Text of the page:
Hello, fellow fans of Victor Hugo's Les Misérables - I'm back! But though it took me a really, really long narrative time to reach the point of something happening in Volume 3: Marius, it seems that pretty soon, it's probably going to turn out that there might be some actual action on the page. Let's get through:
|A simple meal, a quiet life...|
all a man needs.
So, Marius is nobly indigent. His clothes are shoddy. He's earning an honest pittance at a publishing job. "He lived on it. How? Not so badly. We will explain." (p.453) I just bet we will. In short, he has a hovel overhead, not much in the way of clothing, eats a lot of bread, and is totally full of himself for living this life. He won't go into debt. "He even said to himself, that a creditor is worse than a master; for the master possesses only your person, a creditor possesses your dignity and can administer to it a box on the ear." (p.454)
Meanwhile, he's still crazy about his dear departed dad, and to a lesser but still freakish extent, old Thenardier who "rescued" him at Waterloo. (Remember Waterloo?) (Hi to my husband's cousin's daughter's roommate, BTW! You remember Waterloo, don't you?) Marius's grandfather is super-pouty about Marius's desertion of him in the no-good father's honor. "There are fathers who do not love their children; there exists no grandfather who does not adore his grandson." (p.455) And also, "Old men need affection as they need the sun." (p.455) So this estrangement isn't so good for Gillenormand.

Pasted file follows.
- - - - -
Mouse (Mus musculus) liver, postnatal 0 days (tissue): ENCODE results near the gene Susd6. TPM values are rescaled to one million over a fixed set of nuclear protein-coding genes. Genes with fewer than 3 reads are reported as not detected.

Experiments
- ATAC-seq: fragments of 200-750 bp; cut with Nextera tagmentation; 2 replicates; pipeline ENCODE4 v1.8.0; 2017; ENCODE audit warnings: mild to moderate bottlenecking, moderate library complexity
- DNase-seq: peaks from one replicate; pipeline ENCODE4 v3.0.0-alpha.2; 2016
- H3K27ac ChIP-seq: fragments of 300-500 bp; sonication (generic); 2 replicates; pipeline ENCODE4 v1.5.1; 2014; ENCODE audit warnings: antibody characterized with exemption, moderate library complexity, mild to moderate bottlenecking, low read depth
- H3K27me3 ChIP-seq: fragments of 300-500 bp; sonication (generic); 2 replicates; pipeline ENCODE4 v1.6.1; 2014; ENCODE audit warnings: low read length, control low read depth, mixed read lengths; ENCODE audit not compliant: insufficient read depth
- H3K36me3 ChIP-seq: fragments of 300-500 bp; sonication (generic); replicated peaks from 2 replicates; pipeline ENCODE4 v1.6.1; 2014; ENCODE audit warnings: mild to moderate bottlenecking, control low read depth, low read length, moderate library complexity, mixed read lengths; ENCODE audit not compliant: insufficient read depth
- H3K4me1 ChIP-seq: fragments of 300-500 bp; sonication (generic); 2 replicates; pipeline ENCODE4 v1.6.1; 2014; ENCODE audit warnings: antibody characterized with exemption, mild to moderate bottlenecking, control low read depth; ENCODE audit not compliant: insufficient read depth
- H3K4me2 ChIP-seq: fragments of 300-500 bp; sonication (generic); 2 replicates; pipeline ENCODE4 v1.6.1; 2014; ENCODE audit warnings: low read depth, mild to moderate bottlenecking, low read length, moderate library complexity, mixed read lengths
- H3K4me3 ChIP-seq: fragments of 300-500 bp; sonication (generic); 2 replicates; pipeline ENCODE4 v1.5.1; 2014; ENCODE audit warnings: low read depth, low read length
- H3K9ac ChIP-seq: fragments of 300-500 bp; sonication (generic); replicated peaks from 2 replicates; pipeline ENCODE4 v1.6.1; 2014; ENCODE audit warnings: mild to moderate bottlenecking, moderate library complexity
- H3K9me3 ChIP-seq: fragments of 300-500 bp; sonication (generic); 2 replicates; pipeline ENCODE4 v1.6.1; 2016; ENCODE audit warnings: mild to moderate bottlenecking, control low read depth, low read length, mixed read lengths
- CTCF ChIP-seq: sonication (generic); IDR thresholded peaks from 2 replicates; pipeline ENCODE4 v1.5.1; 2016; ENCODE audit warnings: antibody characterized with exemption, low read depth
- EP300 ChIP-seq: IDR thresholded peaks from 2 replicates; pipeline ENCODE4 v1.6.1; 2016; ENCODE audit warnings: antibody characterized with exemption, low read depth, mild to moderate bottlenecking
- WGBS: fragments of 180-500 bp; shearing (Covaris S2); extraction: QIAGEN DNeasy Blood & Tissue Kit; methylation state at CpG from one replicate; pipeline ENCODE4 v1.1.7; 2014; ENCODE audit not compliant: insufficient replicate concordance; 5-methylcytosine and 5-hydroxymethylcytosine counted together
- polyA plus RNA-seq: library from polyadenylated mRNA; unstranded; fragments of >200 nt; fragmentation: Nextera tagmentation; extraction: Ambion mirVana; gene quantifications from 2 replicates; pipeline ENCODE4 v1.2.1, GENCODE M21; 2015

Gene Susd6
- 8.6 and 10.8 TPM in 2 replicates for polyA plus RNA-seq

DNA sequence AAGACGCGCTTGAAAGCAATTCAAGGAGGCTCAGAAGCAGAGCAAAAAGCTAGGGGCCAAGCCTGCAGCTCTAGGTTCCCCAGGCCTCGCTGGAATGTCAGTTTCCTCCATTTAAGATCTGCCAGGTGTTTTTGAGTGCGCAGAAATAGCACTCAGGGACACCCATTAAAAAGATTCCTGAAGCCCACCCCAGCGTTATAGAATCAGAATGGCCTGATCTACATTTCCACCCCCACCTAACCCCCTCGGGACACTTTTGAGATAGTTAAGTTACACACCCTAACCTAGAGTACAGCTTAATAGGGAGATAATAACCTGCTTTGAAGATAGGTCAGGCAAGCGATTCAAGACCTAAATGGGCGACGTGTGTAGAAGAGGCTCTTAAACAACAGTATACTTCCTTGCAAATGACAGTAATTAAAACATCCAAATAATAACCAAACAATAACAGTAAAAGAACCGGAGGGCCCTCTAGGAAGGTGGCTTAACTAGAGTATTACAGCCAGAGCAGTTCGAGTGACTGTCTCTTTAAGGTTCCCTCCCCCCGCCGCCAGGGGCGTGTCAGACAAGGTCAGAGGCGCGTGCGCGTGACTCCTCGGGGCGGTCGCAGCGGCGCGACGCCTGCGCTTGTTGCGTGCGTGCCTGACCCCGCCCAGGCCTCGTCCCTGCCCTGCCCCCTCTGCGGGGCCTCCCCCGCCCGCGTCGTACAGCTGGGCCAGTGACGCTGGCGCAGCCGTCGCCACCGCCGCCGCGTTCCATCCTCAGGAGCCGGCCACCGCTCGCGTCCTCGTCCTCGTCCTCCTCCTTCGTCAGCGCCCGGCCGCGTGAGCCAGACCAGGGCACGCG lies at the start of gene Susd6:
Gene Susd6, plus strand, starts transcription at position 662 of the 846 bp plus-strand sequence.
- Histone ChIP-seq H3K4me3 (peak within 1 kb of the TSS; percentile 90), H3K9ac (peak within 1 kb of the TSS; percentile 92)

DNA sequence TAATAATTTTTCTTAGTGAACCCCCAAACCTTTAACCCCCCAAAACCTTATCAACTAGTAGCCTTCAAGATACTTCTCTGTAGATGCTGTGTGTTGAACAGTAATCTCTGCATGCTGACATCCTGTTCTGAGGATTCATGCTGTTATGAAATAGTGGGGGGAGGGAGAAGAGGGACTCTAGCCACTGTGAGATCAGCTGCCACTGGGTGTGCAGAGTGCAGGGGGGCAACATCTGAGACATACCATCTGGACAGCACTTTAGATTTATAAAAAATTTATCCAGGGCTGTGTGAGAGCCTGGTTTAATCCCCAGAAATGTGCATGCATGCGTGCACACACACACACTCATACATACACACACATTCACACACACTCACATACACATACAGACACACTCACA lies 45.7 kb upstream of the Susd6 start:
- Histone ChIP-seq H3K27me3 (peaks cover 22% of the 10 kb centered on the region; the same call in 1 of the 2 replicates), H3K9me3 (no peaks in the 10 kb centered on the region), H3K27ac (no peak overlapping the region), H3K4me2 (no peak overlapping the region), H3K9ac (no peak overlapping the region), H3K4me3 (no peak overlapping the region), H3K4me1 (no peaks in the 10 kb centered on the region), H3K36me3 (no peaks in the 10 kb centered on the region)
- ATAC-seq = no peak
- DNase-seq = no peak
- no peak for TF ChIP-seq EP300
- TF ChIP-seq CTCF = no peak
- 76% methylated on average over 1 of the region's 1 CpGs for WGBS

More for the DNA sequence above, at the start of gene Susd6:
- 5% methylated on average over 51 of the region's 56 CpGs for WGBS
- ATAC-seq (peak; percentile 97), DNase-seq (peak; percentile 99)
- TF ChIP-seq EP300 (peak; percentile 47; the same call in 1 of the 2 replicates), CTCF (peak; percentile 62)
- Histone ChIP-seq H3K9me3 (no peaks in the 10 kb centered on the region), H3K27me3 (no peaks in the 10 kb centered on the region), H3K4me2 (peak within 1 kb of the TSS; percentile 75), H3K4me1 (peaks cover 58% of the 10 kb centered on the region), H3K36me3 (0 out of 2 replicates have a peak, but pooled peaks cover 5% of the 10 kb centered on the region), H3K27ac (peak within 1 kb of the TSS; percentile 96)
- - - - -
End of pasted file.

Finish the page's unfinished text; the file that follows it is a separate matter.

Sigh. I'd love to tell you more about all this, but you see, there was that church warden who first told Marius about his father's banishment from his life. And Hugo says, "As we shall see M. Mabeuf again, later on, a few words will not be superfluous." (p.458) As if Hugo is any kind of judge about what is superfluous! Still, I give him props for these fun descriptive details:
- "He never went out without a book under his arm, and he often returned with two." (p.458)
- "He had... no teeth, either in his mouth or his mind...." (p.458)
Anyway, let's leave the bookish old man alone - at the moment, Marius only sees him a couple of times a month. What he loves to do almost daily is take long walks about Paris, thinking Deep Thoughts, socializing more often, observing the world, etc. (He would go out ut: broke. He can't afford a carriage, and walking gets his boots dirty, and "in a drawing-room you may be soiled everywhere except on your shoes. In order to insure a good reception there, only one irreproachable thing is asked of you; your conscious? No, your boots." (p.461))
Let's keep following Marius on his walks, shall we? You never know who he'll run across! Oh, wait. No. Hugo diverts again - back to Sad Grandpa Gillenormand. He's busy ranting about what he guesses Marius is doing with his free time. (Rabble-rousing.) "The nineteenth century is poison. The first scamp that happens along lets his beard grow like a goat's, thinks himself a real scoundrel, and abandons his old relatives. He's a Republican, he's a romantic." (p.463) (Kids these days!)